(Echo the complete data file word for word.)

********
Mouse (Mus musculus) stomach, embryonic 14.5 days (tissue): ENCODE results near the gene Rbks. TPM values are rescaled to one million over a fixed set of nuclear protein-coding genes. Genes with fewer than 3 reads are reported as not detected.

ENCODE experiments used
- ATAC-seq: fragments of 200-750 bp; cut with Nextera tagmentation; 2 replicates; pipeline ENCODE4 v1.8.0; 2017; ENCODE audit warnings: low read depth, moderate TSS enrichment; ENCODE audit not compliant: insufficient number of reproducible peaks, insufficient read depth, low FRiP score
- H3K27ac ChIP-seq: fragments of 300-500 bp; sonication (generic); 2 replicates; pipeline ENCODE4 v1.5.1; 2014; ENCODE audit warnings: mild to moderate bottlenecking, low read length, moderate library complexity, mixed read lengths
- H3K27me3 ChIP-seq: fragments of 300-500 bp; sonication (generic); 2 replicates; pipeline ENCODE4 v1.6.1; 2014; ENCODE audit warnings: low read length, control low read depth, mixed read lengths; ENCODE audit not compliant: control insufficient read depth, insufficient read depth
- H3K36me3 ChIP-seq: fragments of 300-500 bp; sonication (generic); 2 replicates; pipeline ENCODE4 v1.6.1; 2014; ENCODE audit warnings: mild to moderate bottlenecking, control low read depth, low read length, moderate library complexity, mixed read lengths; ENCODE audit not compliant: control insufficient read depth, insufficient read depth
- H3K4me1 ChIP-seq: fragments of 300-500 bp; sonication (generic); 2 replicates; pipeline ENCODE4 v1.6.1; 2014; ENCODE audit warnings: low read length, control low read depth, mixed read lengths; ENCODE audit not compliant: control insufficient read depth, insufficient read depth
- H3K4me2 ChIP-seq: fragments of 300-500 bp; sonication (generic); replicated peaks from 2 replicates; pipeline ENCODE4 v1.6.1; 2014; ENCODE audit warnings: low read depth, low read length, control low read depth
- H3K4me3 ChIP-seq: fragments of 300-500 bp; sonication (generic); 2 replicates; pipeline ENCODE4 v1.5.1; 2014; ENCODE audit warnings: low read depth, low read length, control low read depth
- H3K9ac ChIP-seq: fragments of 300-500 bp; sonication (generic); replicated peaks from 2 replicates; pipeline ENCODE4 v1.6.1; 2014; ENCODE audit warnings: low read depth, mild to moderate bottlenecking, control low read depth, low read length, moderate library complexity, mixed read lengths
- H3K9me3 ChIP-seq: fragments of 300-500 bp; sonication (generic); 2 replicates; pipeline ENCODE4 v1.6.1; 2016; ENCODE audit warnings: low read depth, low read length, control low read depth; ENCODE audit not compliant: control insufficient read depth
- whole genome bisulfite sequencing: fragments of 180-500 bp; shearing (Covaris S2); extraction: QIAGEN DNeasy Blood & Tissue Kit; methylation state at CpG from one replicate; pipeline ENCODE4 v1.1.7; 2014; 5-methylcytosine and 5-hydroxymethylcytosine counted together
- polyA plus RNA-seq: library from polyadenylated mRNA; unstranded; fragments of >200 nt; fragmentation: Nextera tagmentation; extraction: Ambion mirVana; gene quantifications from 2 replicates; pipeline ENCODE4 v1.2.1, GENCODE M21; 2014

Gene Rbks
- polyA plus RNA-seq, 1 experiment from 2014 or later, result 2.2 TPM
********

Mouse (Mus musculus) stomach, embryonic 14.5 days (tissue): ENCODE results near the gene Rbks. TPM values are rescaled to one million over a fixed set of nuclear protein-coding genes. Genes with fewer than 3 reads are reported as not detected.

ENCODE experiments used
- ATAC-seq: fragments of 200-750 bp; cut with Nextera tagmentation; 2 replicates; pipeline ENCODE4 v1.8.0; 2017; ENCODE audit warnings: low read depth, moderate TSS enrichment; ENCODE audit not compliant: insufficient number of reproducible peaks, insufficient read depth, low FRiP score
- H3K27ac ChIP-seq: fragments of 300-500 bp; sonication (generic); 2 replicates; pipeline ENCODE4 v1.5.1; 2014; ENCODE audit warnings: mild to moderate bottlenecking, low read length, moderate library complexity, mixed read lengths
- H3K27me3 ChIP-seq: fragments of 300-500 bp; sonication (generic); 2 replicates; pipeline ENCODE4 v1.6.1; 2014; ENCODE audit warnings: low read length, control low read depth, mixed read lengths; ENCODE audit not compliant: control insufficient read depth, insufficient read depth
- H3K36me3 ChIP-seq: fragments of 300-500 bp; sonication (generic); 2 replicates; pipeline ENCODE4 v1.6.1; 2014; ENCODE audit warnings: mild to moderate bottlenecking, control low read depth, low read length, moderate library complexity, mixed read lengths; ENCODE audit not compliant: control insufficient read depth, insufficient read depth
- H3K4me1 ChIP-seq: fragments of 300-500 bp; sonication (generic); 2 replicates; pipeline ENCODE4 v1.6.1; 2014; ENCODE audit warnings: low read length, control low read depth, mixed read lengths; ENCODE audit not compliant: control insufficient read depth, insufficient read depth
- H3K4me2 ChIP-seq: fragments of 300-500 bp; sonication (generic); replicated peaks from 2 replicates; pipeline ENCODE4 v1.6.1; 2014; ENCODE audit warnings: low read depth, low read length, control low read depth
- H3K4me3 ChIP-seq: fragments of 300-500 bp; sonication (generic); 2 replicates; pipeline ENCODE4 v1.5.1; 2014; ENCODE audit warnings: low read depth, low read length, control low read depth
- H3K9ac ChIP-seq: fragments of 300-500 bp; sonication (generic); replicated peaks from 2 replicates; pipeline ENCODE4 v1.6.1; 2014; ENCODE audit warnings: low read depth, mild to moderate bottlenecking, control low read depth, low read length, moderate library complexity, mixed read lengths
- H3K9me3 ChIP-seq: fragments of 300-500 bp; sonication (generic); 2 replicates; pipeline ENCODE4 v1.6.1; 2016; ENCODE audit warnings: low read depth, low read length, control low read depth; ENCODE audit not compliant: control insufficient read depth
- whole genome bisulfite sequencing: fragments of 180-500 bp; shearing (Covaris S2); extraction: QIAGEN DNeasy Blood & Tissue Kit; methylation state at CpG from one replicate; pipeline ENCODE4 v1.1.7; 2014; 5-methylcytosine and 5-hydroxymethylcytosine counted together
- polyA plus RNA-seq: library from polyadenylated mRNA; unstranded; fragments of >200 nt; fragmentation: Nextera tagmentation; extraction: Ambion mirVana; gene quantifications from 2 replicates; pipeline ENCODE4 v1.2.1, GENCODE M21; 2014

Gene Rbks
- polyA plus RNA-seq, 1 experiment from 2014 or later, result 2.2 TPM